Dark Horse Presents #1 (Volume 3, #194)
Written by: Geof Darrow, David Mack, Peter Hogan, Brendon McCarthy, Jimmy Palmiotti, Justin Gray, Damon Gentry
Art by: Geof Darrow, David Mack, Steve Parkhouse, Andy Kuhn, Aaron Conley
Review by Nick Guerrera
Featuring an eclectic mix of art and writing styles, Dark Horse Presents #1 is 56 pages of short, fun, bizarre, and imaginative stories compiled into a $4.99 anthology. You don’t always know what you’re going to get in an anthology, but in the case of Dark Horse Presents #1, there are enough familiar faces involved to make an investment of your time, money, and imagination, very worthwhile.
The cover and lead story feature The Big Guy and Rusty the Robot Boy, created in the mid-90’s by Frank Miller (Sin City, The Dark Knight Returns) and Geof Darrow (Hard Boiled, Shaolin Cowboy). Geof Darrow flies solo in this tale though, handling both the art and the writing. The intricacies in Darrow’s art are so fine that the story, while amusing, takes a back seat to the examination of each detail and every funny little joke placed in panel after panel.
Part monster story, part sci-fi, part social commentary, Darrow’s story serves as an excellent introduction to the personalities of the Big Guy and Rusty. The Big Guy shouts horrible one-liner after horrible one-liner as he bashes the monster and Rusty handles crowd control in the most ridiculous way. Speaking of crowd control, the real stars of this story are the nameless masses that wander the beach as the Big Guy and the monster brawl — too occupied with their cell phones, cigarettes, and garbage to be aware of, or concerned with, the immediate danger directly in front of them. There’s a lot of social and political commentary in these brief nine pages, and man is it fun.
Next up is another 90’s creation, Kabuki, in a story by David Mack titled “Kabuki: The Psy-Chic.” I was surprised how invested I became in this story given not only the short length but also the non-traditional “arts-craftsy-collagey” art style. Word balloons and narration look like they were cut from paper and glued to the page. Dreamy watercolors swim behind cut-out paper of varied textures to form figures, symbols, and even panel frames. It’s a very dreamy story that gives intriguing glimpses into Kabuki’s past while also giving us an idea of where her story goes from here.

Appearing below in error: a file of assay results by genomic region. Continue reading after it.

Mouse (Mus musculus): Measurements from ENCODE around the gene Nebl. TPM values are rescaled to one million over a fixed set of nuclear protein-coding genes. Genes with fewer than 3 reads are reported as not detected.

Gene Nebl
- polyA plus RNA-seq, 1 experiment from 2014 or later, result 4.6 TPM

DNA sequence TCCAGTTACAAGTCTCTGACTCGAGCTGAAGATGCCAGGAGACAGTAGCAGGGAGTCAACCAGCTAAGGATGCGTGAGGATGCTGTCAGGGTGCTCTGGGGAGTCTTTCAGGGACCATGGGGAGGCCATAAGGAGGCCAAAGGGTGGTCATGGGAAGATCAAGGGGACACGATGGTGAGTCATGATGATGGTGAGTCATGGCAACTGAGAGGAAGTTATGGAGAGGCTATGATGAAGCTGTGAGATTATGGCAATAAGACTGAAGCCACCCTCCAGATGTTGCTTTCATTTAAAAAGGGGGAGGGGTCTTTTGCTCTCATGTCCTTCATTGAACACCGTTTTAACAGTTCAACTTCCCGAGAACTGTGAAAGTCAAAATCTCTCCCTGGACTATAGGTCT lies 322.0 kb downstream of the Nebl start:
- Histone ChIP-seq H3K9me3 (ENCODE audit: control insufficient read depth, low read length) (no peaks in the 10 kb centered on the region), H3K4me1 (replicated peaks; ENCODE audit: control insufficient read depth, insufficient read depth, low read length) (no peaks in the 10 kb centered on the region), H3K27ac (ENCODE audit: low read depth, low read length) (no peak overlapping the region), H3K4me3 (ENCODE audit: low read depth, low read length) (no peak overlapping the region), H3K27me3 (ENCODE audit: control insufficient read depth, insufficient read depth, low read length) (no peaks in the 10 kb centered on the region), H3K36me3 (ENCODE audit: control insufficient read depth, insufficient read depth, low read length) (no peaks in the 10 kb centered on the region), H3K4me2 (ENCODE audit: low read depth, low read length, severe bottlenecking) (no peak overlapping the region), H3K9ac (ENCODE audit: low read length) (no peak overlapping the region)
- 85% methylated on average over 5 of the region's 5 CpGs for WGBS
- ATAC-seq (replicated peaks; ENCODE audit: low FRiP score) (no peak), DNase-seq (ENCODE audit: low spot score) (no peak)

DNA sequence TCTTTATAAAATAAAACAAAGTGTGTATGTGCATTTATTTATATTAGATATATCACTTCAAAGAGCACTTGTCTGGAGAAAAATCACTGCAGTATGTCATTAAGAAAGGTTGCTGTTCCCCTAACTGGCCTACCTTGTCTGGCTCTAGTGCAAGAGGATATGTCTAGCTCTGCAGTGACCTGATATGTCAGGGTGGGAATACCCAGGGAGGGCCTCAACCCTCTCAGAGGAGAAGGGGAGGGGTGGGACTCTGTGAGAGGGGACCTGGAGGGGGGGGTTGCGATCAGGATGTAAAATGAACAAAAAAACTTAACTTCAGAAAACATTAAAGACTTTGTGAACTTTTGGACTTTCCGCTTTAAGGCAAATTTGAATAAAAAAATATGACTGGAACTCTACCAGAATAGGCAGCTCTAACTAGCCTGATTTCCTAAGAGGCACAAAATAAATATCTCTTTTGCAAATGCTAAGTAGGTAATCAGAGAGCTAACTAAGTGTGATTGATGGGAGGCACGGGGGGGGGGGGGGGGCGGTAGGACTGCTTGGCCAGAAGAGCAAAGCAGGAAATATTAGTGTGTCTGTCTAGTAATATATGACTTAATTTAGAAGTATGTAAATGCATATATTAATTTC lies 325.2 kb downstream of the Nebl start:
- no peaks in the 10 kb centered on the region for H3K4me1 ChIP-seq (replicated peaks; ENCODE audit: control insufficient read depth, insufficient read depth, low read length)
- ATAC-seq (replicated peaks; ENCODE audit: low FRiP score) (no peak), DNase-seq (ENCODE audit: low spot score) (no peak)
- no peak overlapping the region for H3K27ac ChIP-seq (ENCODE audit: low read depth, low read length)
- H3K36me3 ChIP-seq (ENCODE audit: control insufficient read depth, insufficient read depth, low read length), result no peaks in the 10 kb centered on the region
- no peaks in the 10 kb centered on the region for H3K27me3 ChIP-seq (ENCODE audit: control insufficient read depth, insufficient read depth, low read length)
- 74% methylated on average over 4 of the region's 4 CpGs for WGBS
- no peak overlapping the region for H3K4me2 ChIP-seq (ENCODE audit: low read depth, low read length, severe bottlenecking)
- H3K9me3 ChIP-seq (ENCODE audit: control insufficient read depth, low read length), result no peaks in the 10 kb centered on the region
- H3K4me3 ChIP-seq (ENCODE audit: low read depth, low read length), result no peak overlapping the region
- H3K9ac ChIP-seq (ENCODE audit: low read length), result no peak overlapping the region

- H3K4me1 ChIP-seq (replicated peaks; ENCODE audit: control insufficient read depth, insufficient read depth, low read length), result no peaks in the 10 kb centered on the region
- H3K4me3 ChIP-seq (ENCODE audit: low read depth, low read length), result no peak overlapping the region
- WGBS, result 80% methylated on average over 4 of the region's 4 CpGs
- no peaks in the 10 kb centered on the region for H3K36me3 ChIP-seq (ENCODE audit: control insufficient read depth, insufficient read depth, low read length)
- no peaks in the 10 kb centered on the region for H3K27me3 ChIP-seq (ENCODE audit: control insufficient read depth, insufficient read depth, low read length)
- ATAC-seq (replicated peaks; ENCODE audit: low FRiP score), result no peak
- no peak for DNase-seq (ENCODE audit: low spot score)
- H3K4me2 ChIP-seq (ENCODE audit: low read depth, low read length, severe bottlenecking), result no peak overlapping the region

Out of the six stories in Dark Horse Presents 31, I enjoyed the Kabuki and The Big Guy and Rusty the Boy Robot stories the most. The last four stories do have their charms, though. “Resident Alien: The Sam Hain Mystery Part One” (by Peter Hogan and Steve Parkhouse), for example, tells us the story of a clever alien with purple skin and pointy ears who needs to inconspicuously win a large sum of money. “Dream Gang” (by Brendan McCarthy with Nate Piekos of Blambot on letters) throws us into the trippy, cartoony dreams of an everyday modern man living the modern grind of life (sleep, commute, work, TV, repeat). In “Wrestling with Demons” (by Jimmy Palmiotti, Justin Gray, Andy Kuhn, John Rauch, and John J. Hill) a father/daughter road trip turns into a father’s worst nightmare when things go crazy in an old wild west ghost town. Lastly, “Sabertooth Swordsman: Colossal Casuals Crusades” (by Damon Gentry, Aaron Conley, and Joseph Bergin III) tells a short, exotic, adventure story starring a warrior tiger-man, illustrated in an animated, eye-popping style that seems influenced by classic 80’s video games and animation.
Buy it. Cover to cover, Dark Horse Presents #1 beautifully showcases the stories of unique characters and the talents of industry veterans, stars, and up-and-comers. If you enjoy engaging in thought-provoking storytelling methods and art styles without committing a lot of time, mental energy, or money, then Dark Horse Presents #1 is a must read.